Monday, May 17, 2010

Catching Rules Up With The Times

Just think about it. Courts are struggling with applying the electronic discovery rules fairly based upon the old fashioned technology that existed -- say -- four years ago. Now we are facing a growing movement toward cloud computing, distributed processing, SaaS and Social Media; we are seeing explosive growth of devices like iPhones and iPads and other smart devices. How are the rule makers to keep up with this technological evolution!

There have been extensive discussions about revising the Federal Rules of Civil Procedure to ease the burdens on corporate parties and to bring a greater sense of economic balance to e-discovery. Unfortunately, the extensive body of court decisions which forms much of the backdrop for these discussions is founded upon "old fashioned" corporate technology models: network servers, traditional back-ups, desktop computing and the ever present corporate laptop.

What rulemakers must do is take a careful look at what is happening today in corporate technology, spend a little time with a crystal ball and forecast what might be happening tomorrow and then take a fresh look at the rules. Obviously, the FRCP cannot and should not be framed in terms of specific technology but there needs to be flexibility in the rules and their recognize that what may be a reasonable strategy for collection and preservation of date on traditional media may not be workable, let alone reasonable, for some of the more current forms of media and the applications running on them.

All in favor of returning to the old ways of paper discovery raise their hands!

Saturday, April 3, 2010

Shockwaves from New Jersey

The Supreme Court of New Jersey issued a decision on March 30, 2010, that is sending shock waves through the EDD community and corporate counsel, as well. The case is Stengart v. Loving Care Agency, Inc., an employment discrimination lawsuit.

The defendant Corporation had an explicit written policy declaring that all use of the company's computer systems subject to inspection and review and that employees had no expectation of privacy in their use of company computers. Notwithstanding that policy, Employee used the company's computers to access her Yahoo email account and to exchange privileged email communications with her attorneys. After litigation was commenced, counsel for Corporation conducted a forensic examination of Employee's computer and recovered a record of those privileged email messages on the hard drive. Relying on the company policy, the attorneys deemed the privilege waived and took no steps to return those email messages or notify opposing counsel of the existence until well after they were discovered. The court ordered a lower court review of possible sanctions on defense counsel for violation of a duty to refrain from examining the email.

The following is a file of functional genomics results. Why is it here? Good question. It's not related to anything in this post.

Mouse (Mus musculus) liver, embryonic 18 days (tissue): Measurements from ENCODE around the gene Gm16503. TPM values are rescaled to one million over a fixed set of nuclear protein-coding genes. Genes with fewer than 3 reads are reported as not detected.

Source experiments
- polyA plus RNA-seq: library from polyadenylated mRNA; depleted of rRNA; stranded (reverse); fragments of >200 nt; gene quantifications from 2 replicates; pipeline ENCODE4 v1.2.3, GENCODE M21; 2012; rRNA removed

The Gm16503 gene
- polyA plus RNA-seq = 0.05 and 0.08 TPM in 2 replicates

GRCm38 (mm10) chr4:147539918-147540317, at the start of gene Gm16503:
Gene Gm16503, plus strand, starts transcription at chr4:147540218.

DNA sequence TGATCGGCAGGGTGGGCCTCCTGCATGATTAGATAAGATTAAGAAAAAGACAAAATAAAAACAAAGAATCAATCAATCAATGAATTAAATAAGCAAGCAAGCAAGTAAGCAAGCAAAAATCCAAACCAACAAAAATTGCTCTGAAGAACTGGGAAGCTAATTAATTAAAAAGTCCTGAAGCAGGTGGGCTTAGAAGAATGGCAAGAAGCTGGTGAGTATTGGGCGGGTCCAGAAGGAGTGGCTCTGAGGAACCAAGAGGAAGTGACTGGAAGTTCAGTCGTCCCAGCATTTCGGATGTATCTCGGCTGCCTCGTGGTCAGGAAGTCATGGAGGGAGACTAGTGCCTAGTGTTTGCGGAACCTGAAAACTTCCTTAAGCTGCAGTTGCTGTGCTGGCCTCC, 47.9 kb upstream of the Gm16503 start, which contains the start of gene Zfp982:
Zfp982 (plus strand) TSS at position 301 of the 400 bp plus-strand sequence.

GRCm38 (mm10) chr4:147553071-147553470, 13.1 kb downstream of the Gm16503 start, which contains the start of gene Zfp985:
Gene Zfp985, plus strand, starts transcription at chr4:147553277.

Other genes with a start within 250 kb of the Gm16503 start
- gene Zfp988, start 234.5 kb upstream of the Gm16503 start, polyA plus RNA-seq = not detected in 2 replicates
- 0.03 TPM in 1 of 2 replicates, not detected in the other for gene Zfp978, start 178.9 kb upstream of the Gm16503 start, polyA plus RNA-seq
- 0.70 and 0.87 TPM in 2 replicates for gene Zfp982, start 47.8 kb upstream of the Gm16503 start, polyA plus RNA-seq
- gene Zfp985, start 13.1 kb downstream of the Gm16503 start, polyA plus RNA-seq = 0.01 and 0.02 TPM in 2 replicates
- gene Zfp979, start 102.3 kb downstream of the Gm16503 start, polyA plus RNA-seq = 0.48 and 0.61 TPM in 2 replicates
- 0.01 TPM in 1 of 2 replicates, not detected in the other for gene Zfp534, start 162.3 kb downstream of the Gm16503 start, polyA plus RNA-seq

The New Jersey court has in essence ruled that:

(1) The sanctity of the attorney client privilege trumps the employer's right to impose limits on the use of its own computer system and, despite an explicit written policy to the contrary, the employee is entitled to expect a right of privacy with respect to privileged email.

(2) Attorneys who conduct examination of computers used by employees do so at risk of sanctions if they find privileged communications and fail to take immediate steps to remove those communications from the review process and notify opposing counsel of same.

The first holding goes against a well established school of thought among corporate and computer lawyers that a company has the right to protect itself against improper use of company computers by employees by adopting a well drafted policy declaring the absence of an expectation of privacy. Countless corporations are probably calling counsel right now to review their written policies and practices which now have been called into question in New Jersey.

The court in this case was influenced by the fact that the emails were sent over the Yahoo system, and not over the company owned computer system. One has to wonder whether the result would have been different if the company policy explicitly forbid use of internet based email systems from company computers.

The second holding is a warning to all counsel to be wary in conducting reviews of employee computer records when there is any possibility of discovering material that should not be viewed.